The recent release of an 821-page history book detailing the influential rise of secret societies at Yale — “Skulls and Keys: The Hidden History of Yale’s Secret Societies” by David Richards LAW ’72 — has reignited the divisive debate over the importance of secret societies to Yale students.
In his book, Richards, a member of Skull and Bones, crafts an extensive historical narrative about the place of secret societies such as “Wolf’s Head” or “Berzelius” on Yale’s campus and within the American public imagination. Last Thursday, journalist Helen Andrews ’08 released a review of “Skulls and Keys” in the Washington Post that lambasted Richards’ history for obfuscating “the larger fact that Yale’s secret societies have long been in decline.” Andrews’ review concludes that while Harvard University is embroiled in heated debate surrounding its single-gender “final clubs,” Yale’s secret societies have perhaps slipped so far into irrelevance that they are not “important enough to be worth banning.” In an interview with the News, Richards argued that Andrews’ review of his book lacked nuance.
“There’s no question about it: [the secret societies], in terms of prestige and significance, fell off the cliff in 1969,” Richards said. “But are they as important as they used to be? I would argue that they probably are.”
Richards said it makes sense that Yale students became less interested in secret societies — traditionally dominated by “WASP-ish” legacy male students — as the University evolved into a far more diverse and meritocratic community.
Still, Richards told the News that the high number of secret societies on campus today is “astounding,” and emphasized that even if the societies do not carry the same prestige they did 60 years ago, they continue to play an important role on Yale’s campus. In his book, he cites previous News reporting that only 12 students chose to opt out of society tapping in the spring of 2015.
Alexandra Robbins ’98 — who wrote “Secrets of the Tomb: Skull and Bones, the Ivy League and the Hidden Paths of Power” in 2003 as John Kerry and George W. Bush, both members of Skull and Bones, competed for the US presidency — said secret societies will always have a certain appeal.
“For a certain slice of the Yale student body — certainly not everyone — secret societies still hold the same allure as they had for students of past generations,” Robbins said. “The secret societies are quintessentially Yale, and no matter how much a student might convince herself that they are relics that don’t matter anymore, it’s hard to evade both the curiosity about what really goes on inside the tombs and the longing for recognition on a campus crowded with big fish in a big pond.”
Several current members of the Yale community interviewed by the News said they understood the appeal of secret societies.
One member of a landed secret society, who spoke on the condition of anonymity, told the News that societies that encourage students to share personal views and experiences with one another are “valuable” because they help students grow by exposing them to diverse perspectives. In his interview, Richards said that this sort of “emotional learning” is where the value of today’s secret societies lies.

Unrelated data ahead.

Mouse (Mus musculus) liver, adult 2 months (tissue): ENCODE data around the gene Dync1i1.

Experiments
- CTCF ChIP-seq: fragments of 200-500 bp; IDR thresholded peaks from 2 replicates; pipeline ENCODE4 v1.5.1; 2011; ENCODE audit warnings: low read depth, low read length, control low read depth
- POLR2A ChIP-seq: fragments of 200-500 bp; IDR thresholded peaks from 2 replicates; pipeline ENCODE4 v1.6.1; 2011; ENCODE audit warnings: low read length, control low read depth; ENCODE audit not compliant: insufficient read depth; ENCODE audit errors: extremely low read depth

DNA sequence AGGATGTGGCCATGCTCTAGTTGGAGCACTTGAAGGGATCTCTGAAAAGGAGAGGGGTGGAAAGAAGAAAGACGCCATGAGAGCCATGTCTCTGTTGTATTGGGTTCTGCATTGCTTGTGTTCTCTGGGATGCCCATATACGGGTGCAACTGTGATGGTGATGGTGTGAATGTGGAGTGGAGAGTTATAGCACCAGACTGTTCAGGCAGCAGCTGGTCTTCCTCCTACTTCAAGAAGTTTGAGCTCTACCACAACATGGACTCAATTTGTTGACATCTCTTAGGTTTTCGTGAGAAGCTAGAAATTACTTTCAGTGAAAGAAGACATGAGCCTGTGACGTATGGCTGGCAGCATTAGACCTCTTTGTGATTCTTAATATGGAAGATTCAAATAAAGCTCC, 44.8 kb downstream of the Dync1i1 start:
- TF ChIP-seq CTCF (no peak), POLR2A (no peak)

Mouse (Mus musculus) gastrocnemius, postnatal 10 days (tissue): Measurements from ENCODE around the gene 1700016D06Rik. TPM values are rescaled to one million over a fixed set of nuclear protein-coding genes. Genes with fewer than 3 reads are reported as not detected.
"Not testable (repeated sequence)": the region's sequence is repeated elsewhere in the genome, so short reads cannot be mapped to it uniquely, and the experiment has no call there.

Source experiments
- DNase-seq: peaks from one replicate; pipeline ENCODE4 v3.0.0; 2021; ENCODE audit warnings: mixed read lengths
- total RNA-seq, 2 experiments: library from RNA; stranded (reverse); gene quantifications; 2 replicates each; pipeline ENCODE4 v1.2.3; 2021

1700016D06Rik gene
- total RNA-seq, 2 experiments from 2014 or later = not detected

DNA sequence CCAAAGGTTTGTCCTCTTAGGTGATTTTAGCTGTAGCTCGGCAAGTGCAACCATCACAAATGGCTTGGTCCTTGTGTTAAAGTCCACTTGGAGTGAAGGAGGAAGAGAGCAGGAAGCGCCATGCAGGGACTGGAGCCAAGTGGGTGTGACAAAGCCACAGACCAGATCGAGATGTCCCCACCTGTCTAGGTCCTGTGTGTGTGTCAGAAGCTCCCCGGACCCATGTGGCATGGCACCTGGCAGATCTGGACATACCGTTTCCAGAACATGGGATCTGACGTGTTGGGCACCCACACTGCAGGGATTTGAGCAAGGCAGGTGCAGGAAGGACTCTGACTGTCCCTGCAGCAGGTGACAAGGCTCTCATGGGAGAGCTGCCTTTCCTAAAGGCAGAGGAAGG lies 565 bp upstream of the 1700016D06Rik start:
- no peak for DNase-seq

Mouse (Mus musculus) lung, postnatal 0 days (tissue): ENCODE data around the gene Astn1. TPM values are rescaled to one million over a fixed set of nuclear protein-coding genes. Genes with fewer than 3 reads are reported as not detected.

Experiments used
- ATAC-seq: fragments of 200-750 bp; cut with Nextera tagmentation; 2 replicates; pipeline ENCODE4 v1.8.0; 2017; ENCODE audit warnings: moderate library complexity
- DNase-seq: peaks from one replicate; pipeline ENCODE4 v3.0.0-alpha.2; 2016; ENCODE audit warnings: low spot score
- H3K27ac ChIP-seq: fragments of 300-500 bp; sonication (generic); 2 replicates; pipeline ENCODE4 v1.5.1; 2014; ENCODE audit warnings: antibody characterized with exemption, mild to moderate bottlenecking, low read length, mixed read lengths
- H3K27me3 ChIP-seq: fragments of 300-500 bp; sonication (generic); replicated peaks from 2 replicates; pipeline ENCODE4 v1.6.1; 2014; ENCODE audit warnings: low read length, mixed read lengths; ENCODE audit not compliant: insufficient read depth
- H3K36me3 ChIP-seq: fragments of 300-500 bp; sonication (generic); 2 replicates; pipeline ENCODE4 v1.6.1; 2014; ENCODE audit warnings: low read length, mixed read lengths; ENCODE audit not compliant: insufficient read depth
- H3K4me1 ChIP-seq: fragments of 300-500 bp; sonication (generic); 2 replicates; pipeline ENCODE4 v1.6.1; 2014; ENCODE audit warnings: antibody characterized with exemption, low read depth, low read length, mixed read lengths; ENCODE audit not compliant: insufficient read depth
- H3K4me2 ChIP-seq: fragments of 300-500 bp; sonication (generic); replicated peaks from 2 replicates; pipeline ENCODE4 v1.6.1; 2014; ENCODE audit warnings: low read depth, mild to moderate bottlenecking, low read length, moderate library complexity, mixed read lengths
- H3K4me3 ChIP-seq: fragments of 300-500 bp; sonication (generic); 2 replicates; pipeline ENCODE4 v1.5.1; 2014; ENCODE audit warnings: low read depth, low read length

However, the student added that he thinks his society’s focus on personal growth and bonding is the exception rather than the rule, adding that many of Yale’s other secret societies more closely resemble casual drinking clubs.
Another student in one of the seven landed societies at Yale, who also asked to remain anonymous, said that while secret societies may have declined in importance, he still views them as “enjoyable and perhaps meaningful.”
“I do not think societies are “important” in the same way they were 20, 30 or 40 years ago — in other words, they wield no powerful sociopolitical influence on campus,” he said. “That being said, societies and their tap processes consume a rather large portion of a given class … in a way, therefore, they are important if only because of the number of students who are willing to devote substantial time and resources to the experience.”
Students who are not members of senior societies shared a similar outlook.
Roxy Barahman ’20 said that while she does not think secret societies are as important today as in the past, she emphasized that they do seem to offer a “very fun way to meet new people.”
And Yale College Dean Marvin Chun said he has heard many students speak positively of their experiences in societies and the opportunities they offer to meet new members of the community “outside of their usual circle.”
Still, in an email to the News, Andrews said that when she was an undergraduate at Yale, secret societies did not seem to matter even “a little.”
“I remember the day the taps for my class were printed in the paper, and I recognized maybe three names,” Andrews recalled. “It’s not just that the societies barely impinged on my consciousness. The people in them didn’t either.”
Rather than meticulously chronicling a history of secret societies, Andrews said, Richards should have written a book “that actually dishes some secrets” in order to make it a worthwhile read.
But Richards argued that the history of secret societies is more meaningful than Andrews let on in her review. He told the News that Andrews “pillaged [him] for interesting anecdotes” to include in her Washington Post review, but ended up missing the more interesting details, such as the fact that Berzelius was founded in order to let students read scientific papers that were not provided by professors.
“Skulls and Keys” was published by Pegasus Books.
Britton O’Daly | email@example.com